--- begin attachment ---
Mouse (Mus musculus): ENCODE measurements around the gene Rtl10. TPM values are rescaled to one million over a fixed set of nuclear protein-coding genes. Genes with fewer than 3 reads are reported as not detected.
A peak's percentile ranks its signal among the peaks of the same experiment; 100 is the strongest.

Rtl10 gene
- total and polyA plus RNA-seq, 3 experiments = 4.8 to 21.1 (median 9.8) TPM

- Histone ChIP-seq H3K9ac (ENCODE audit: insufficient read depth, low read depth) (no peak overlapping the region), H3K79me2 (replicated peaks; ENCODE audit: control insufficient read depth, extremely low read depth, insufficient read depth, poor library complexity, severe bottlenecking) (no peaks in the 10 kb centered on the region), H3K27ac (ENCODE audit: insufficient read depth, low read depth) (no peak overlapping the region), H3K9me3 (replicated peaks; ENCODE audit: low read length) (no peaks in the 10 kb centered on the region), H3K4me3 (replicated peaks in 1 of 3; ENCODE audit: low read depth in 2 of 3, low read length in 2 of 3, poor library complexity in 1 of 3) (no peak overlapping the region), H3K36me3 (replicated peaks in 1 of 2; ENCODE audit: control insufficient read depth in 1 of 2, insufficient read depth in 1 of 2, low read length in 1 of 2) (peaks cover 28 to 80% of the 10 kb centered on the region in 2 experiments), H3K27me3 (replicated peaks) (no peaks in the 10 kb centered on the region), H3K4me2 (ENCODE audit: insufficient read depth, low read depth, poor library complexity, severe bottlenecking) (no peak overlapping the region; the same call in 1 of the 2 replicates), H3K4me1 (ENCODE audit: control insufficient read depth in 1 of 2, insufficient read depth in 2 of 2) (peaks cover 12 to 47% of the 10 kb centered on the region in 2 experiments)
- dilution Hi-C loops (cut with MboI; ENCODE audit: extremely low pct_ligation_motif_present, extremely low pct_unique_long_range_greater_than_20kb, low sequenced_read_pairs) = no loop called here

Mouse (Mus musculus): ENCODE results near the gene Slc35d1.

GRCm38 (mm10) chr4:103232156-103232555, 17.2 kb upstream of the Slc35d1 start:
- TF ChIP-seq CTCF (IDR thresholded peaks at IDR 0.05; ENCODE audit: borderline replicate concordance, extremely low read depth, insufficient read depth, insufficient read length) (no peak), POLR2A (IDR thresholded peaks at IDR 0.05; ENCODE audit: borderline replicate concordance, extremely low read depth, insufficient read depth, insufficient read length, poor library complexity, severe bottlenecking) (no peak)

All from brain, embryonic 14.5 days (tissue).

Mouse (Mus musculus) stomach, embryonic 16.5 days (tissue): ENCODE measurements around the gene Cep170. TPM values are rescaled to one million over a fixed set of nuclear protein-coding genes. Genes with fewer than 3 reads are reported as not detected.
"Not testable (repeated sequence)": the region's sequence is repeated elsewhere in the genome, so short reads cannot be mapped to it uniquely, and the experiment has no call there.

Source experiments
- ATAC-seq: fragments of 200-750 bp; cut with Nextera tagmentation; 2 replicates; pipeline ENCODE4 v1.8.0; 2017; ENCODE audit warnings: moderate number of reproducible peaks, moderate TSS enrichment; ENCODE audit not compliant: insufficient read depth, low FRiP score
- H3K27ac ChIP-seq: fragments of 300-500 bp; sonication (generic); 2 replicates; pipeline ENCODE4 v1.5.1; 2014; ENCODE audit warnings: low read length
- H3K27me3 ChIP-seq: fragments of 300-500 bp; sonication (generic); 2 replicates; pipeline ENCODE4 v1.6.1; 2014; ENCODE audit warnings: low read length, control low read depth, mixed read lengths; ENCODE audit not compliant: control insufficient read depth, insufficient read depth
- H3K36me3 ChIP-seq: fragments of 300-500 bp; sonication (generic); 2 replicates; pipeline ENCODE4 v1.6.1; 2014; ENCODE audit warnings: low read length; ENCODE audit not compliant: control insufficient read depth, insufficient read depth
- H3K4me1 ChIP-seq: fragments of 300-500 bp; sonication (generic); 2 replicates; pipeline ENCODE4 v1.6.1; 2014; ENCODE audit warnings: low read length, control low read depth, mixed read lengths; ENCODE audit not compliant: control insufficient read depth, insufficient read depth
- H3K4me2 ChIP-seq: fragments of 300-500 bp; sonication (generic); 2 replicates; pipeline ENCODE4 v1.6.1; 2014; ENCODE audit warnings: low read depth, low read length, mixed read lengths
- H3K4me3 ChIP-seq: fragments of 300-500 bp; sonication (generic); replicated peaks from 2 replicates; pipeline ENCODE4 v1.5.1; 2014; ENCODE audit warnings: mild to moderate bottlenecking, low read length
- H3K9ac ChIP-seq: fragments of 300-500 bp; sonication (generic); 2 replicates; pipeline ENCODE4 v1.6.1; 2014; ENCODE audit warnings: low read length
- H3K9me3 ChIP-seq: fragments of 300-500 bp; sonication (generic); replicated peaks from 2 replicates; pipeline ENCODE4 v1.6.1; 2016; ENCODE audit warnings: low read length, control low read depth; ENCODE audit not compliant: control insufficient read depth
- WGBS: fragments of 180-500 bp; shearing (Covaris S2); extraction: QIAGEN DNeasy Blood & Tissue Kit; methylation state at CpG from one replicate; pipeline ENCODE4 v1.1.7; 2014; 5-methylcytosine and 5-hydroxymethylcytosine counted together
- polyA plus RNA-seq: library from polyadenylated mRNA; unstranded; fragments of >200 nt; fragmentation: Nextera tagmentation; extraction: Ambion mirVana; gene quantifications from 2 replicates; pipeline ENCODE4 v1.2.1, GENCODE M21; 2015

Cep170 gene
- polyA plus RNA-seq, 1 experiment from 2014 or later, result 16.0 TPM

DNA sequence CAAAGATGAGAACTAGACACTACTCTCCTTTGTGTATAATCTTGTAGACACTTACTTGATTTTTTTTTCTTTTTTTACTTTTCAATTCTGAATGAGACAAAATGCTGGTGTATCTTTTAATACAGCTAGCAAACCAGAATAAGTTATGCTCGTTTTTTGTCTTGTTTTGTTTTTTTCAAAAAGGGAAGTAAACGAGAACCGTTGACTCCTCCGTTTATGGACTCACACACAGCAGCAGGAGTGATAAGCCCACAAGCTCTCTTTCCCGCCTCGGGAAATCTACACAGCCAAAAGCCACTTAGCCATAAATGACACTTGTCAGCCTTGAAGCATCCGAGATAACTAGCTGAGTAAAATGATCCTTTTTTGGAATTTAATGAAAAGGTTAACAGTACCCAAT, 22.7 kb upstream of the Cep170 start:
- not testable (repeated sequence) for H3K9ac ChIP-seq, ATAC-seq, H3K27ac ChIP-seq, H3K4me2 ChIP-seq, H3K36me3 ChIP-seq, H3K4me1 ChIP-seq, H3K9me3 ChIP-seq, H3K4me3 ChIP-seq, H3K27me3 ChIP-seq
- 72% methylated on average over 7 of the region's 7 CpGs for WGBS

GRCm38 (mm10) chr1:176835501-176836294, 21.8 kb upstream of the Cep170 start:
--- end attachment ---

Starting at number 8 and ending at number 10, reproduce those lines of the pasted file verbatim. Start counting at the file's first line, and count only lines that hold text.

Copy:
GRCm38 (mm10) chr4:103232156-103232555, 17.2 kb upstream of the Slc35d1 start:
- TF ChIP-seq CTCF (IDR thresholded peaks at IDR 0.05; ENCODE audit: borderline replicate concordance, extremely low read depth, insufficient read depth, insufficient read length) (no peak), POLR2A (IDR thresholded peaks at IDR 0.05; ENCODE audit: borderline replicate concordance, extremely low read depth, insufficient read depth, insufficient read length, poor library complexity, severe bottlenecking) (no peak)

All from brain, embryonic 14.5 days (tissue).